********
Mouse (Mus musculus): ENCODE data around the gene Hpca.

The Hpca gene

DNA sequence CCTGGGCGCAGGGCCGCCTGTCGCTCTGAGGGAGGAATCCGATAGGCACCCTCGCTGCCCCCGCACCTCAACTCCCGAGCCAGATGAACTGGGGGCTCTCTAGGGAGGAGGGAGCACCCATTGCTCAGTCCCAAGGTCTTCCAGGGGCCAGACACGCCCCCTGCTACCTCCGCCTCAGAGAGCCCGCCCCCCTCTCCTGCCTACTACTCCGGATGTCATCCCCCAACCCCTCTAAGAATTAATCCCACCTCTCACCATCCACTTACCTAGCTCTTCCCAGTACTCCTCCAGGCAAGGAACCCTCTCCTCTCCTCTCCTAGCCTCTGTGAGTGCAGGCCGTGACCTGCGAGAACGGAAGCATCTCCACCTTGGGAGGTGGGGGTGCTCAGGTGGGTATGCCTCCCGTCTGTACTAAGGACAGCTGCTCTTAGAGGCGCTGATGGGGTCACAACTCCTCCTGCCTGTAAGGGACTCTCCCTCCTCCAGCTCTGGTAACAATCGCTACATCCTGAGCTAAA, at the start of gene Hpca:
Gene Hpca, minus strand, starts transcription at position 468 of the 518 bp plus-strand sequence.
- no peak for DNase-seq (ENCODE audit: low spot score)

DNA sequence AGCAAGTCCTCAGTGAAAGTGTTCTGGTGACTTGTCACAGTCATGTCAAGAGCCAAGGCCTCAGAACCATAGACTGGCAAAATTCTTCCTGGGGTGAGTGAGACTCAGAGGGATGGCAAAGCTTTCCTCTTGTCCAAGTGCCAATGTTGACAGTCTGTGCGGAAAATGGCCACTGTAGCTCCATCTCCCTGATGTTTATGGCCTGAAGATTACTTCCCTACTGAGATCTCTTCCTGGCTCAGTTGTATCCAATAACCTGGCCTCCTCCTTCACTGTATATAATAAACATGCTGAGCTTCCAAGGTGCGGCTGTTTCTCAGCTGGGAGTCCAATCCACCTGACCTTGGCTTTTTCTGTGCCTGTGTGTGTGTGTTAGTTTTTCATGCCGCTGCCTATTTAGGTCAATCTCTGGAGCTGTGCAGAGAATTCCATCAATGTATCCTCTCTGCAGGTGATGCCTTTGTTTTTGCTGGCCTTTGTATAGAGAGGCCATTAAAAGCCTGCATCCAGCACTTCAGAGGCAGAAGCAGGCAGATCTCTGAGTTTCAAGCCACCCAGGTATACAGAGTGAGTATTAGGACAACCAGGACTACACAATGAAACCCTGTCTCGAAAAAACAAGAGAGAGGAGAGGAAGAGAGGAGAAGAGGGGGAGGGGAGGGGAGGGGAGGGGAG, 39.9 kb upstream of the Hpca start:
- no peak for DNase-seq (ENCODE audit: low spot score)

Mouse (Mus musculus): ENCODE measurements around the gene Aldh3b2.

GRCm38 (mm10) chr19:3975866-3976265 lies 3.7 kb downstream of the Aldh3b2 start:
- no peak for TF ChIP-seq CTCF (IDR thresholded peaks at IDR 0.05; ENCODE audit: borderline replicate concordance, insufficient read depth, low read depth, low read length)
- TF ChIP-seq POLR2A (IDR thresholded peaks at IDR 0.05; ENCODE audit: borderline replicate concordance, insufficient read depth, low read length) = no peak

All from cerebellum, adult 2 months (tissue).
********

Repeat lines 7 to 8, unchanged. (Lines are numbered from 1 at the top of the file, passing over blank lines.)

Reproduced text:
- no peak for DNase-seq (ENCODE audit: low spot score)

Mouse (Mus musculus): ENCODE measurements around the gene Aldh3b2.